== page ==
AI for Sustainability and Sustainability in AI

3 mn read

I will be referring to the following 3 papers on this very interesting topic.


 Sustainable AI: AI for sustainability and the sustainability of AI

A Van Wynsberghe – AI and Ethics, 2021 – Springe


(3)      Lacoste, A., Luccioni, A., Schmidt, V., Dandres T.: Quantifying

the Carbon Emissions of Machine Learning. (2019)

While there is a tremendous push for using new-generation generative AI based on large language models to solve business applications, there are also voices of concern from experts in the community about the dangers and ethical consequences.  A lot has been written about this but one aspect which has not picked up sufficient traction, in my opinion, is Sustainable AI.  

In (1), Wynsberghe defines two disciplines on AI & sustainability.   AI for Sustainability and Sustainable AI.

AI for Sustainability is any business application using AIML technology to solve climate problems.  Use of this new generation technology to help in climate change and CO2 reductions.   Major applications are getting developed for optimal energy distribution across renewable and fossil energy sources. Any % extra use from renewable sources, help in less use of fossil fuels and help in climate change.  Various other applications may include better climate predictions and the use of less water, pesticides, and fertilizers for food production.  Many Industry 4.0 applications to build new smart factories, smart cities, and smart buildings fall into this category.

On the other hand, Sustainable AI measures the massive use of GPU and other computing, storage, and communications energy usage while building the AI models and suggest ways to reduce this.  While digital software development and testing can be done in a few developers’ laptops with minimal use of IT resources, the AIML software development life cycle calls for the use of massive training data and develop deep learning neural networks with multiple millions of nodes.   Some of the new generation Large Language models use billions of parameters beyond the imagination of all of us.  The energy use does not stop here.  Fine Tuning learning for specific domains or relearning is as energy-consuming or sometimes even more than original Training.   Some numbers mentioned in (1) are reproduced here to highlight the point.   One deep-learning NLP model consumed energy equivalent to 600,000 lbs of CO2.  Google Alpha-Go-Zero generated over 90 Tonnes of CO2 over 40 days it took for the initial training.  These numbers are large and at least call for review and discussions.   I hope I have been able to open your eyes and generate some interest in this new dimension of AI & Ethics i.e impact on climate change.

I am sure many of you will ask “Isn’t any next-generation industrialization from horse carriages to automobiles or steam engines to combustion always increased the use of energy and why do we need to worry about this for AI?”.  Or “There has been so much talk on how many light bulbs one can light for the same power used for a simple google search , why worry about this now ?”.  All valid questions.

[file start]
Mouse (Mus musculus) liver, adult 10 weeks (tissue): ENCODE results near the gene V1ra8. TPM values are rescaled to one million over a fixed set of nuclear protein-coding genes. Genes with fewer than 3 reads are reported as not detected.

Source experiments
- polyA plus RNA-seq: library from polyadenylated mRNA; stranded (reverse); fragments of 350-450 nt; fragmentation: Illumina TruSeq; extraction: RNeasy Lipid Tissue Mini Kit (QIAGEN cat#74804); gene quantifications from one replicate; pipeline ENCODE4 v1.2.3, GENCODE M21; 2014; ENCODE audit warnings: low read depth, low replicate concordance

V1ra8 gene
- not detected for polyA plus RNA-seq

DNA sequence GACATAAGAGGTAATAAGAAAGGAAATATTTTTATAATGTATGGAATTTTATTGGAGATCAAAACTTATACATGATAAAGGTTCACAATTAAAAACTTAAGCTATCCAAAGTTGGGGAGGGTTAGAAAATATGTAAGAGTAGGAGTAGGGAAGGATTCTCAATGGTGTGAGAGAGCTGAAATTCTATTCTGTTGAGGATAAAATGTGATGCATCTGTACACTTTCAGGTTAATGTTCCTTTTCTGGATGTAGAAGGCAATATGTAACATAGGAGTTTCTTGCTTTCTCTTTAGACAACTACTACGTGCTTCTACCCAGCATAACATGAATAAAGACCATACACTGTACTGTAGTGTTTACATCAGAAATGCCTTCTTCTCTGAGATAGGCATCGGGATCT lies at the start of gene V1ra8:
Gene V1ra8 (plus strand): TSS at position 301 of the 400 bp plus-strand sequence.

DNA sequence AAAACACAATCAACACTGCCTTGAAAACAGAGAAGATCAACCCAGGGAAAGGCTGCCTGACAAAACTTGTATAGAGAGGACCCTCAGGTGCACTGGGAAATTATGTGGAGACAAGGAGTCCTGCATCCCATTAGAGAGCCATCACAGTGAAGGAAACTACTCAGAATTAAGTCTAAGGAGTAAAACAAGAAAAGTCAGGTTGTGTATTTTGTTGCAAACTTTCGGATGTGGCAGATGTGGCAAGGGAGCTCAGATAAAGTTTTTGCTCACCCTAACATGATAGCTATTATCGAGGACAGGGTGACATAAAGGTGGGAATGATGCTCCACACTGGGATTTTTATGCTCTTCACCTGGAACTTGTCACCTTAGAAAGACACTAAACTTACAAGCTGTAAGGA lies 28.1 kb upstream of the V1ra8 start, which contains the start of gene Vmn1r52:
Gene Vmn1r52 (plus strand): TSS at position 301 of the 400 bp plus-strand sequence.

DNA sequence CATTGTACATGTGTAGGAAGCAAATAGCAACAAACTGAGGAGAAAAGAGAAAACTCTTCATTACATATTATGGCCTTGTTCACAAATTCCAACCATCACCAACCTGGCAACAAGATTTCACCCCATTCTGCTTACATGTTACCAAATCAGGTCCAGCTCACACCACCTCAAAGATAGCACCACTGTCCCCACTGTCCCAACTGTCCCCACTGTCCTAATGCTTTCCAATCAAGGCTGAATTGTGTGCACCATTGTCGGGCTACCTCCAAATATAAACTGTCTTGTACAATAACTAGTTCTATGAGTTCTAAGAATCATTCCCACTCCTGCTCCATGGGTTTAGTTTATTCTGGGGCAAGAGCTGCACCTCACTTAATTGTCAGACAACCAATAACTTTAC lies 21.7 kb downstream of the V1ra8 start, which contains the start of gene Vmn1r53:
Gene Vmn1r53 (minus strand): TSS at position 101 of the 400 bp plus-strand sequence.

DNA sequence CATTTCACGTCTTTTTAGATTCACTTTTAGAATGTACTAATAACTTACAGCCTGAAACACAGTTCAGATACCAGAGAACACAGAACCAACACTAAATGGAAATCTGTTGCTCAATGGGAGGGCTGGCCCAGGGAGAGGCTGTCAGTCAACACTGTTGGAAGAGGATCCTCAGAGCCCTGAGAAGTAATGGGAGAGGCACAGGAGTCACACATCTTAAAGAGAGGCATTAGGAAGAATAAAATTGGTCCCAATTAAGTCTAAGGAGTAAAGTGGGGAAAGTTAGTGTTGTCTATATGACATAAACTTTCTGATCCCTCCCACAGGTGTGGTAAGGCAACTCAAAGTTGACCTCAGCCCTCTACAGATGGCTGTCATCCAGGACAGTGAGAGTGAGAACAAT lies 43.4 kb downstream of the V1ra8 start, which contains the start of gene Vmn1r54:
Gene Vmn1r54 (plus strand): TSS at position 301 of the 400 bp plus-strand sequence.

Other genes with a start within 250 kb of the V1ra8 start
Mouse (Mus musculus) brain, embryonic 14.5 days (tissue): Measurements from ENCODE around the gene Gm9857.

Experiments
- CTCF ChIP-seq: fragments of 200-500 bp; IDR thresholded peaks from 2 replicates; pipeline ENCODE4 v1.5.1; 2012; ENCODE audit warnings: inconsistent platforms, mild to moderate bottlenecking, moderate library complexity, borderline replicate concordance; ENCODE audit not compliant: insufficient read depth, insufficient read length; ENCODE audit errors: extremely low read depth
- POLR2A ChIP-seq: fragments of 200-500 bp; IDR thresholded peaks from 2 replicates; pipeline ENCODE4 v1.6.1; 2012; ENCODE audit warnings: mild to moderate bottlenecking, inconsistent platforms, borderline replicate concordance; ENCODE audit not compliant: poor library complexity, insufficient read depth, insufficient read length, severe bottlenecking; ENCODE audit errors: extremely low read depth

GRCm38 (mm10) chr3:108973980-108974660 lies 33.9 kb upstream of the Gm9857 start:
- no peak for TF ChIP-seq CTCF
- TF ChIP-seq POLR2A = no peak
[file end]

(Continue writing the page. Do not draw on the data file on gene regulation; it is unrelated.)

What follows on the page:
However, I will argue that

  1. The current climate change situation is already in a critical stage and any unplanned large-scale usage new of energy can become “the feather that broke the camel’s back!”.
  2. Use of fully data driven life cycle and billions of parameters, deep neural networks are being used for the first time at an industrial scale and industry-wide and there are too many unknowns.

What are the suggestions?

  • Energy consumption measurement and publication must become part of the AI & Ethics practice followed by all AI development organizations.   (2)  Carbon Tracker Tool and (3) Machine learning emission calculator are suggestions for this crucial measurement.  I strongly recommend organizations use their Quality & Metrics departments to research and agree on a measurement acceptable to all within each organization.  More research and discussions need to calculate the net increased use of energy compared to current IT tools to get the right measurement. In some cases, the current IT tools may be using legacy mainframes and expensive dedicated communication lines using up large amounts of energy and the net difference by using AIML may not be that large.
  • Predicting the energy use at the beginning of the AIML project life cycle also is required. (3). 
  • The prediction data of CO2 equivalent emissions need to be used as another cost in approving AIML projects.
  • Emission prediction also will force AIML developers to select the right size training data and use of right models for the application. Avoid the temptation of running the model on billions of data sets just because data is available!. Use the right tools for the right job.  You don’t need a tank to kill an ant!.
  • Ask the question of whether the use of deep learning is appropriate for this business application? For example, a simple HR application used for recruitment or employee loyalty prediction with Deep learning models may turn out to be too expensive in terms of Co2 emissions and need not be considered a viable project.
  • CEOs include this data in their Climate Change Initiatives Report to the Board and shareholders and also deduct carbon credits used up by these AIML applications in the company’s Carbon credit commitments.

More Later,

L Ravichandran

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